The morning after cheetah park, Kelsi and I woke up early to watch the sun rise. We walked the short path to this rickety wooden viewing tower and climbed to the top. The sunrise was gorgeous, and we entertained ourselves by playing the lion king soundtrack as the sun rose. We are nerds.
Then it was off to breakfast and into the truck. Our drive to spitzkoppe was only a few hours, so we had time to stop at some craft stalls along the way. We pulled over at the side of the highway to see the wares of the local tribes. They sold bracelets and dolls and all sorts if little hand made trinkets for tourists to buy. There were three women from two different tribes and three small children running around at their feet. The two tribes were the Hereros and the Himbas and although they both spoke the same language, their customs were extremely different. The Hereros wear long dresses, and have hats with horns on their heads. We had seen them on the border of Botswana and Namibia all grouped together with horned hats and crafts to sell. The Himbas attire is completely opposite. They wear pretty much nothing at all, and the women never shower… Ever. Instead, they cake their bodies in mud to stop the smell and keep their naked skin cool from the sun. They are definitely a sight!
The children were adorable and were having a great time just running around causing trouble. Kelsi and I gave them some lollipops and they were so eager to have them that they started sucking them with the wrappers on.
After all the shopping was done we climbed back into the truck and made it to Spitzkoppe.
Spitzkoppe is the beginning of the Namibian desert: for us anyways. It is deathly hot, very dry, and has some of the most amazing rock formations. Our campsite was right next to this huge, mountain-like boulder. Just down the road, there were more crazy rocks, each one more alluring to climb on than the next. This was Kelsi’s rock heaven. She couldn’t wait to start climbing around!
We started with a rock formation called the bridge. The bridge was massive brown-red rocks that stretched out like a walkway across the horizon. Gina, Anisha, Kelsi and I spent a good half hour or so climbing around the rocks, before Kelsi got attacked by wasps and we decided it was best to go home.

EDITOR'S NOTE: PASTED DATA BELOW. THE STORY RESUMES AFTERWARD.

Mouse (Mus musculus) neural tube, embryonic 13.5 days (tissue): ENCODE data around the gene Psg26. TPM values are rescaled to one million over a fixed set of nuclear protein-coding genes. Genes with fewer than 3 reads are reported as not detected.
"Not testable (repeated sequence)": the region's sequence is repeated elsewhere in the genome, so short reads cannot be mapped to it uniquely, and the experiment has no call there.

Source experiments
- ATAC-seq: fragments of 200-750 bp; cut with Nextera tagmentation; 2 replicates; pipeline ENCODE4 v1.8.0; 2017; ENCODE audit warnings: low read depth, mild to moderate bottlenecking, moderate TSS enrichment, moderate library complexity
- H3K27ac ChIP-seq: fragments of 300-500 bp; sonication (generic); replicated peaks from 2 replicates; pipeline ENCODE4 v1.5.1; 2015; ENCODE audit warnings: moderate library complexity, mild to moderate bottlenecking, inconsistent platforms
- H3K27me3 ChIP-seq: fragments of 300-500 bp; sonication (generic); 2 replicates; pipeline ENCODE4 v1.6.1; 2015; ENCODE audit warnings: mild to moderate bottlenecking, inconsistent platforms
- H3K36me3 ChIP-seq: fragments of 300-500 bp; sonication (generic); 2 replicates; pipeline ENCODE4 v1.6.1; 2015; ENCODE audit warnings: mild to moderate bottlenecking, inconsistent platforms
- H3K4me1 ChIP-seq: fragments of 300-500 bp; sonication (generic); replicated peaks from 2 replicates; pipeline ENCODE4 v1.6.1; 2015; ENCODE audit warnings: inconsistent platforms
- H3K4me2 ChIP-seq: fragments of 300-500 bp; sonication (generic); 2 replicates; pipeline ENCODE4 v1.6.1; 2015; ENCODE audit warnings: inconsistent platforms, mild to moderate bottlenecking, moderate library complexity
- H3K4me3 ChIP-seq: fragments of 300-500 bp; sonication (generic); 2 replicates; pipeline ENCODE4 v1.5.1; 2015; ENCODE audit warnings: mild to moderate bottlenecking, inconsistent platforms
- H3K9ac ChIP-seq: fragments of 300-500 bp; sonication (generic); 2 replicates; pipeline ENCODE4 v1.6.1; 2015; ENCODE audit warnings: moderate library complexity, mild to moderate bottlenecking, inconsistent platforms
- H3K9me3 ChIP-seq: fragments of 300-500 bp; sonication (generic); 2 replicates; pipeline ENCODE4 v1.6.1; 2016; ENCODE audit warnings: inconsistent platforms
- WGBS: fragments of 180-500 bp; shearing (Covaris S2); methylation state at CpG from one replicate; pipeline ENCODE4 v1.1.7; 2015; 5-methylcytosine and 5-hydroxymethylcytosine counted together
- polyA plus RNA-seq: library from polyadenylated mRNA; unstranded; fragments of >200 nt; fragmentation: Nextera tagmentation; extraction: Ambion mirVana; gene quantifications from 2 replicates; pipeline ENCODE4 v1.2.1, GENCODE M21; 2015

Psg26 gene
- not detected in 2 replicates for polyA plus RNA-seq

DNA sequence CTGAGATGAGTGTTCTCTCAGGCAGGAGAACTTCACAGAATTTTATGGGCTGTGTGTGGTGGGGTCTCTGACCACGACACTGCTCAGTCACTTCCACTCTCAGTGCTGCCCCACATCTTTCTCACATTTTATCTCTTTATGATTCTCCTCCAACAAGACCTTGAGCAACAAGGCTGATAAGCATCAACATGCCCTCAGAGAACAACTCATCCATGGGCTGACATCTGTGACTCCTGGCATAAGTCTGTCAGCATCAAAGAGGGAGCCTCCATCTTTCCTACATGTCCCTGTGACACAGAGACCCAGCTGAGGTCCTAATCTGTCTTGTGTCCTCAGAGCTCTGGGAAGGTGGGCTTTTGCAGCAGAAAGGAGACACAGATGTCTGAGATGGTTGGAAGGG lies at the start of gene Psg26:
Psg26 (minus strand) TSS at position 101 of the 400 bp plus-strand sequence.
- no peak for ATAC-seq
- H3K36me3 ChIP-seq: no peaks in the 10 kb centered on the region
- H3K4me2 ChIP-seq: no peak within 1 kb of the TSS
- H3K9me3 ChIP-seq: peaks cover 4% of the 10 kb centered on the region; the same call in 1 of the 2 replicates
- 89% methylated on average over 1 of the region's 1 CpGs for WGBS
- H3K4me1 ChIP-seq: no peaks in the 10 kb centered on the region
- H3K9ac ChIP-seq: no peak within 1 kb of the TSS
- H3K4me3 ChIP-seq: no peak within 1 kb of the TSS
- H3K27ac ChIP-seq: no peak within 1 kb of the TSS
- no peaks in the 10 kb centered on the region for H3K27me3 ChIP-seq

When we arrived at camp, it was already time to head out on our walking tour to see the cave paintings. Our guide was a funny little short man from the damara tribe. He explained some things about the area, like how the rocks had been carved by wind and water erosion over a million years ago, or how Spitzkoppe means “pointed head” in the local dialect. Then he tried to teach us some if the damara language. I say tried, because we all failed epically in the lesson. There are four basic click noises in the damara tribe; each one with completely different meanings. To me, they all sounded identical. One was a click from the front if the mouth, another the back, one from the side. I could make out the differences between them when he said them all in a row, but then was lost again when he spoke a sentence. Pretty much the language lesson was a complete failure. So on we went…
We continued on to some cave paintings called “The Small Bushman’s Paradise”. These were paintings written by the nomads, to pass on information to other nomads. For example: a picture of a rhino facing east, meant that water was in that direction. Our guide explained about some more drawings, as then about the history. “These paintings date back to between 200 and 4000 years ago” he explained. I actually had to stop him and ask again “did you say 200 and 4 Thousand?!”
Seemed like a pretty huge gap. A lot can happen in 3800 years; but there you go!
When the walk was over, and we’d had dinner, we decided to hike the 20 minutes to the top of the large boulder for sunset. It was a pretty steep climb at parts, and we left pretty late, but we managed to make it for one if the most sensational sunsets on the trip thus far! Plus, we successfully watched a full sunrise as sunset on the same day!
By the time we made it back to the bottom, it was pitch black. We sat around the fire for a little while telling stories, then it was time for sleep. Tonight, however, we were upgrading from our tents, to a cave!
In the giant boulder we were camped at was a little cave that had an opening to see the stars at night. It was a perfect place to sleep for the night! No matter that we saw a rat scurrying about earlier in the day, and our guide ensured us that the scorpions don’t go into caves, and the leopards will avoid us as well. Great.
But Manda had set up some candles to light our way, and about 7 of us decided to sleep in the cave and watch the stars! Such a perfect ending to a fun filled day.












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